Ms. Warren originally approached the company, Desert Mirage Accounting, when she discovered problems with her faulty title to the vacant land. She hired the company to value the hotel property so she could provide lenders an independent appraisal of the collateral value of the property.

Desert Mirage Accounting researched valuation approaches used to determine most banks’ collateral value of bed and breakfast Inns in the Palm Desert area and discovered that most bank appraisers calculate the collateral value using the expected value approach. They place weights on appraisals that result from two methods. First, many bed and breakfast operations are valued at four times the past two years’ average gross margin. Appraisers assume that this appraisal is correct about 40% of the time, and accordingly place a 40% weight on the number derived from this method. Second, many properties are valued by taking the present value of the average of the past three years’ cash flows discounted at an 8% discount rate for 10 years. (Appraisers assume that the past cash flows are a good estimate of future cash flows and those cash flows should continue for 10 years in the future.) Appraisers place a weight of 60% on the number derived from this method.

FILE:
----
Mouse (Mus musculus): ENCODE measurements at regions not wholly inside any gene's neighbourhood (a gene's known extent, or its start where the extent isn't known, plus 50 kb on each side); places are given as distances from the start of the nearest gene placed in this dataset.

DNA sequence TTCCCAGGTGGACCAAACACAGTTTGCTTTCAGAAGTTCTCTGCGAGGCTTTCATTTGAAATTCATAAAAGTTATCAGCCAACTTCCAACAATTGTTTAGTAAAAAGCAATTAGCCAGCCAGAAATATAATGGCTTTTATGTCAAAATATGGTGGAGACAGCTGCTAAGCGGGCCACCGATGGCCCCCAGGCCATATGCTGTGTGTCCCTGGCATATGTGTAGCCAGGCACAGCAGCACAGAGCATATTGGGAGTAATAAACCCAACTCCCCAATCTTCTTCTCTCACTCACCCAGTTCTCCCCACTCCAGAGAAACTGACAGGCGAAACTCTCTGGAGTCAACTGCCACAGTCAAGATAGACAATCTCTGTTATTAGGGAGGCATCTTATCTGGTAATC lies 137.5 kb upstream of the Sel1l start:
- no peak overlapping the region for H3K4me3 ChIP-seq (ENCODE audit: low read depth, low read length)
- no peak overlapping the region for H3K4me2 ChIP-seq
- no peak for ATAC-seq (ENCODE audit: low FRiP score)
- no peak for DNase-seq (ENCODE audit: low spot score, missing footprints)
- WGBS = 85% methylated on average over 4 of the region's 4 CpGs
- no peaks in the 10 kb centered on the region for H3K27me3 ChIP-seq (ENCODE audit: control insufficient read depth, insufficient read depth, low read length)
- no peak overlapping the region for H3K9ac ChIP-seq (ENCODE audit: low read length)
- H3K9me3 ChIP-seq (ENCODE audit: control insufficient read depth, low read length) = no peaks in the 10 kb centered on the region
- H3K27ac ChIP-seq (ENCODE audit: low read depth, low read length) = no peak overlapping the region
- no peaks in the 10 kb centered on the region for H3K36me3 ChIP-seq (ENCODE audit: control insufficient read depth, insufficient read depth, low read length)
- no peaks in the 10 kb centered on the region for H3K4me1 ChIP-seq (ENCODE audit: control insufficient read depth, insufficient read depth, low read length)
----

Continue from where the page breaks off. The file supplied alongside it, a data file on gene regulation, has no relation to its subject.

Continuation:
Using the income statement and footnotes for Hotel California for the past three years provided by the existing owner’s accountant to help in the appraisal process, verify the value of the hotel determined by Desert Mirage Accounting by using:

Should Desert Mirage Accounting have relied on the income statement and footnote information provided by Ms. Ramirez’s accountant? Why or why not?